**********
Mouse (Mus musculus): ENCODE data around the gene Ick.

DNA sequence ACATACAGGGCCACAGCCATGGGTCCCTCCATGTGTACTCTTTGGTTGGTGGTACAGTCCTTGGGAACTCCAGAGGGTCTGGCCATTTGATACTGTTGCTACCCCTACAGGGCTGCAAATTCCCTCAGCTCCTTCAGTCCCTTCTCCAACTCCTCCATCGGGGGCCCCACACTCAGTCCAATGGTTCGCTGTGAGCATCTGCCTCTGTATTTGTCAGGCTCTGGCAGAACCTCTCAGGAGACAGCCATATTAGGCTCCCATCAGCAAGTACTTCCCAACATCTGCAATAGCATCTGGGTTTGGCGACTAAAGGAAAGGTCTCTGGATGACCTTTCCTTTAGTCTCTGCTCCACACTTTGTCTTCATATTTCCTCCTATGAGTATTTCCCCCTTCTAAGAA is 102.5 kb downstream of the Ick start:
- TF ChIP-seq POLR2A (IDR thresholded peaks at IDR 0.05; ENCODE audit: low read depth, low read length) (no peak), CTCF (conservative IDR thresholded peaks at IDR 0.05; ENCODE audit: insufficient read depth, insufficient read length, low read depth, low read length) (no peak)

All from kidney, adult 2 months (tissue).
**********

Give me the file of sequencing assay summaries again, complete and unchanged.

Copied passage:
Mouse (Mus musculus): ENCODE data around the gene Ick.

DNA sequence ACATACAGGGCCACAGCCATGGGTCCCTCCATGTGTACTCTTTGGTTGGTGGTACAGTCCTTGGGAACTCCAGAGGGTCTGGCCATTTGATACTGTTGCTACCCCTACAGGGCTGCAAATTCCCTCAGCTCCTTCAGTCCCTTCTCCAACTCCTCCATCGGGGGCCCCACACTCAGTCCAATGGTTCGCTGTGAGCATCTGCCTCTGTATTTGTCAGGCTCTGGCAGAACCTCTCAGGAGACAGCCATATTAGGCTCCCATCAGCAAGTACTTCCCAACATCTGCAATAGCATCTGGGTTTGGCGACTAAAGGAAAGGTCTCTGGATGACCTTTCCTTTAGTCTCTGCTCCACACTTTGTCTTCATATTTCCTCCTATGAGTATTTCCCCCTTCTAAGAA is 102.5 kb downstream of the Ick start:
- TF ChIP-seq POLR2A (IDR thresholded peaks at IDR 0.05; ENCODE audit: low read depth, low read length) (no peak), CTCF (conservative IDR thresholded peaks at IDR 0.05; ENCODE audit: insufficient read depth, insufficient read length, low read depth, low read length) (no peak)

All from kidney, adult 2 months (tissue).